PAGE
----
GTX 1060 vs. RX 480 – An Updated Review
Date: December 5, 2016
Many of the old-timers in the Hardware Canucks community may have noticed something about me: I tend to pick the most horrible times for vacations. Somehow they always align with launches of key technology. That fact has quickly become a point of hand wringing for me and a standing joke among several companies we normally deal with. Intel’s Haswell-E launched while I was sitting in a restaurant in Italy’s stunning Cinque Terre. Broadwell-E? Yup, I was in California. The R9 Fury X? Check! That was the budding wine region of Niagara-on-the-Lake in Ontario. And the list goes on. The fact of the matter is that some of my fondest life memories align perfectly with the introduction of memorable hardware.
The reason I bring this up is because both the GTX 1060 and RX 480 -two of the best bang-for-buck graphics cards I’ve ever come across- were released during two of my vacations. Both outings weren’t extravagant but will likely end up being high water marks of my life and that aligns perfectly with the raison d’être of these two graphics cards: neither should be a stress on your bank account but they should stick with you for a long time.
While both of these GPUs factored heavily into the buying trends of PC gamers, due to me not being in the office, I simply wasn’t able to delve any deeper into the symbiotic performance relationship they share. Back in summer when both of these cards were launched, I used a slightly upgraded game lineup which ended up receiving some constructive criticism about its lack of DX12 titles. Since then we’ve also passed through one of the busiest times of the year for new games. Titles like Titanfall 2, Battlefield 1, Deus Ex: Mankind Divided, Call of Duty Infinite Warfare and Gears of War 4 have all been introduced while several slightly older titles like Doom, Hitman, The Division and Overwatch received key updates. Not only that but both AMD and NVIDIA have been furiously working on driver revisions to optimize the performance metrics of their respective architectures.
With all of this taken into account and countless numbers of gamers looking towards the RX 480 versus GTX 1060 debate as being central to their buying choices, I’ve decided to delve back into this battle. As such, this particular article will use many of today’s newest triple-A titles alongside some old faithful games to see how things stack up now that both these cards have had nearly four months to settle in their lineups. Has AMD been able to leverage their frequently-marketed DX12 superiority to good effect? Has NVIDIA’s supposed driver superiority been able to keep their card ahead? Before we find out, let’s talk about the competitors since they run the gamut from reference to pre-overclocked.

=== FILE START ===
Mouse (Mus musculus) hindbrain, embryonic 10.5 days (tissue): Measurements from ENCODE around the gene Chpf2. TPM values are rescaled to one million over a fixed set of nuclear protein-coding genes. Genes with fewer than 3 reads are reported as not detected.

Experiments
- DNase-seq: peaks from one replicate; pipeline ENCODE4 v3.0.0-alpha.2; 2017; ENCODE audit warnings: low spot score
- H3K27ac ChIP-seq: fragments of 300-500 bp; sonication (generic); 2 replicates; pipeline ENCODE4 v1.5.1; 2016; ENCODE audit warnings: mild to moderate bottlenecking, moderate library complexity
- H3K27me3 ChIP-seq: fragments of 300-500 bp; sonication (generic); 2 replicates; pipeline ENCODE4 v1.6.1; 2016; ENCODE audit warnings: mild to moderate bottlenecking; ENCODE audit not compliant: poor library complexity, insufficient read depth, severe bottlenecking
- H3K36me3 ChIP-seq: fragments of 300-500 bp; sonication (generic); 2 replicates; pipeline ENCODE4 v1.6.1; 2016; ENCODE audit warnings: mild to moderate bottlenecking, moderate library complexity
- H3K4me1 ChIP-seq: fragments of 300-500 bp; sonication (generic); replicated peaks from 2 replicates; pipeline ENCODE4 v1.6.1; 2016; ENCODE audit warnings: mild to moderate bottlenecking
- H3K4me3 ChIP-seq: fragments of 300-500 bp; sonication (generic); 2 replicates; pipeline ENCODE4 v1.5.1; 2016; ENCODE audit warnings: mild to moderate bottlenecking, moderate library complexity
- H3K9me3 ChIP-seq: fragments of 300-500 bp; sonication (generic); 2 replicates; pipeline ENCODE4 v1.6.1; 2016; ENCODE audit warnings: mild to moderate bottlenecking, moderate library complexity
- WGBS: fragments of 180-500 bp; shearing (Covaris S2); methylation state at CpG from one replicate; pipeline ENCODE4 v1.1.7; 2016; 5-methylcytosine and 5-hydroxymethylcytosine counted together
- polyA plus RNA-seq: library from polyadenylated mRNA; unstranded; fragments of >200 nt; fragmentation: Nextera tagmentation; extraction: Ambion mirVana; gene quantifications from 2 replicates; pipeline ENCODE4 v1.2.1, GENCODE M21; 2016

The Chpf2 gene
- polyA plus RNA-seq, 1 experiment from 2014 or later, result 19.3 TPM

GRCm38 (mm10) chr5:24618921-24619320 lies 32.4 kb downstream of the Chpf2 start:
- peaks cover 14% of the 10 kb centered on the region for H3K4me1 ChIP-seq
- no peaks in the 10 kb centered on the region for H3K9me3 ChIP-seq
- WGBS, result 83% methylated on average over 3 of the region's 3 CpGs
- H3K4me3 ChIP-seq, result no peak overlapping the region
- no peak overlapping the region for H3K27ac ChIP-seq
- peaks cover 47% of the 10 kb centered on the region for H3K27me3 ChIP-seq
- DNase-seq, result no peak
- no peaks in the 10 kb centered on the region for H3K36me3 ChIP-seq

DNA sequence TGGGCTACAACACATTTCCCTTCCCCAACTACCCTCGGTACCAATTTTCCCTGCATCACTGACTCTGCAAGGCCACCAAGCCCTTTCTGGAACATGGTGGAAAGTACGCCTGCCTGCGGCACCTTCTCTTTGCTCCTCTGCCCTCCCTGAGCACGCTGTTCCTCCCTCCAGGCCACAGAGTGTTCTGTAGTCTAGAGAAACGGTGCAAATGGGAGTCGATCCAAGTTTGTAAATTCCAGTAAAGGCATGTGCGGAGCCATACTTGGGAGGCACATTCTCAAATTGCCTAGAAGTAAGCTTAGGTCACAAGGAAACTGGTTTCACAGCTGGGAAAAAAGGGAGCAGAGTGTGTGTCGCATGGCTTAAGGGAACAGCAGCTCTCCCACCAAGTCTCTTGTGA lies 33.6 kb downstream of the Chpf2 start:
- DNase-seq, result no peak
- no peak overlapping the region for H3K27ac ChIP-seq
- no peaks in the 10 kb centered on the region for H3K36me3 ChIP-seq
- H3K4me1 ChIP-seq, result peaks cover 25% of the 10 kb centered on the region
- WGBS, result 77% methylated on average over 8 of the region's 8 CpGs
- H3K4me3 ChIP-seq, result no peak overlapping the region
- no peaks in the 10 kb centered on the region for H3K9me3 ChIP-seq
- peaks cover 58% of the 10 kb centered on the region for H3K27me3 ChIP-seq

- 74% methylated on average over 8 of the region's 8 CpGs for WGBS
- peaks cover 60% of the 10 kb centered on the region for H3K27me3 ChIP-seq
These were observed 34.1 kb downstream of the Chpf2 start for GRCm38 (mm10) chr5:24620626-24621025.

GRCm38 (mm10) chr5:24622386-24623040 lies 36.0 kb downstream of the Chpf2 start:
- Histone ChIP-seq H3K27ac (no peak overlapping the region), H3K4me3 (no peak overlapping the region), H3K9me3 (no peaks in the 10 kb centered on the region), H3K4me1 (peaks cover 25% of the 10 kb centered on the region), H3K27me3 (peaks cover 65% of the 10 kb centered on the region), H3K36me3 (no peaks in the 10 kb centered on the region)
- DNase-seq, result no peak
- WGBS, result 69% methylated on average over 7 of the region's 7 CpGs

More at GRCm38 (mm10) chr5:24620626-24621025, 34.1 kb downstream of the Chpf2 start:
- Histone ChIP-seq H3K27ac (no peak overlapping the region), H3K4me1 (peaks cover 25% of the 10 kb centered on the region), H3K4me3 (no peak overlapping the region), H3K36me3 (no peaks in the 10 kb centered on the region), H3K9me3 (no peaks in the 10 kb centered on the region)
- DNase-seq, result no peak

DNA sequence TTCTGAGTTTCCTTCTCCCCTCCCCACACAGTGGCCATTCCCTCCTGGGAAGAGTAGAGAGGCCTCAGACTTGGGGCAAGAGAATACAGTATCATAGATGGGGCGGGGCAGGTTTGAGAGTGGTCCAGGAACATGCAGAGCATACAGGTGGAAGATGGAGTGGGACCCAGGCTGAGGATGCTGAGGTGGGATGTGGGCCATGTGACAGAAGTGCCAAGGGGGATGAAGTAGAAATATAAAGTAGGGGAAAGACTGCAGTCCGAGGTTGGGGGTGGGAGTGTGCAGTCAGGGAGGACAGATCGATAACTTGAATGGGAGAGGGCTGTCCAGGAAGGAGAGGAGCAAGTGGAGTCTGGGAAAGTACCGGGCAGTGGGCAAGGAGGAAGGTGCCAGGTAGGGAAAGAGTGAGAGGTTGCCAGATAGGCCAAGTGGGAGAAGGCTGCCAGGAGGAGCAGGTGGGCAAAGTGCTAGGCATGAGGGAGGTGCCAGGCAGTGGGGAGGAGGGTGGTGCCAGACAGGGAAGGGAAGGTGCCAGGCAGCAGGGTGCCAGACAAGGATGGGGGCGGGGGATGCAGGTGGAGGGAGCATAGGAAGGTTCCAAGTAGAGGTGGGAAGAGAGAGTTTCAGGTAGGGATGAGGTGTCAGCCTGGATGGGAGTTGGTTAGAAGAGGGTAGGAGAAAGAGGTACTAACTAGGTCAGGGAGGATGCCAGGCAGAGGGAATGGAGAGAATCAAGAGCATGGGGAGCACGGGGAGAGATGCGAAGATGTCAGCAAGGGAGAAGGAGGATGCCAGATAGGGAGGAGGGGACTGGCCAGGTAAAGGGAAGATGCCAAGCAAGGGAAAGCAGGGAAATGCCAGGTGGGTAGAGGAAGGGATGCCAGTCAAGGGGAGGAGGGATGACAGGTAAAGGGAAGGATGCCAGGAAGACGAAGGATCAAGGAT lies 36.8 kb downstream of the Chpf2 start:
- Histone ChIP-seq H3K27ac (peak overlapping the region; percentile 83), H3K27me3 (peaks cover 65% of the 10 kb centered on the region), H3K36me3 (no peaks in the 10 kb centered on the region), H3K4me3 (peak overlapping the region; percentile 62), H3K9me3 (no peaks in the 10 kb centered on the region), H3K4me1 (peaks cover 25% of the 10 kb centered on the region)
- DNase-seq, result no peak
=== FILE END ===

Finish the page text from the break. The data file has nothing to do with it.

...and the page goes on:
Starting off with the RX 480’s we’ve chosen, there’s of course the reference edition which still serves as the backbone of AMD’s current GPU lineup. Available with a blower-style cooler, many board partners are still using this design as their baseline $249 offering. While I did have some critique about it when first launched, AMD’s driver team has been fine-tuning this card on the software side so its performance is slightly more linear and power consumption remains within specifications. One interesting thing to note is that actually finding an RX 480 8GB at its original $240 launch price is quite challenging and most reference spec’d offerings hover around the $250 mark.
On the flip side of that coin is Sapphire’s awesome RX 480 8GB Nitro+, a card many people have pointed to as being the quintessential custom AMD product. Not only is its core supposed to hit a clock speed of up to 1342MHz (just under 100MHz faster than the reference version) but Sapphire has packed it with a ton of features like a heavily upgraded PWM, RGB LEDs that are fully controlled through the TRIXX software suite, quick connect fans that can easily be swapped out and a highly efficient cooling system.
Around back the Nitro+ has a perfectly integrated backplate that has a transformer-like color scheme. Personally, I love the look of this card; the cooling assemblies are perfectly integrated and a color scheme that is perfectly neutral. Some more budget-conscious buyers may have an issue stomaching this card’s $30 premium over AMD’s supposed MSRP of $240 but I think its money well spent.
In the last photo you may have noticed a small cutout in the backplate around a red button. This button acts as a hardware-based control for the LEDs and its bordered by a small vBIOS switch. Sapphire decided to equip their card with two BIOSes: one of which uses a more efficient and quieter preset while the other setting (the one closer to the I/O area) houses a high performance mode which insures that 1342MHz core frequency can be achieved more often.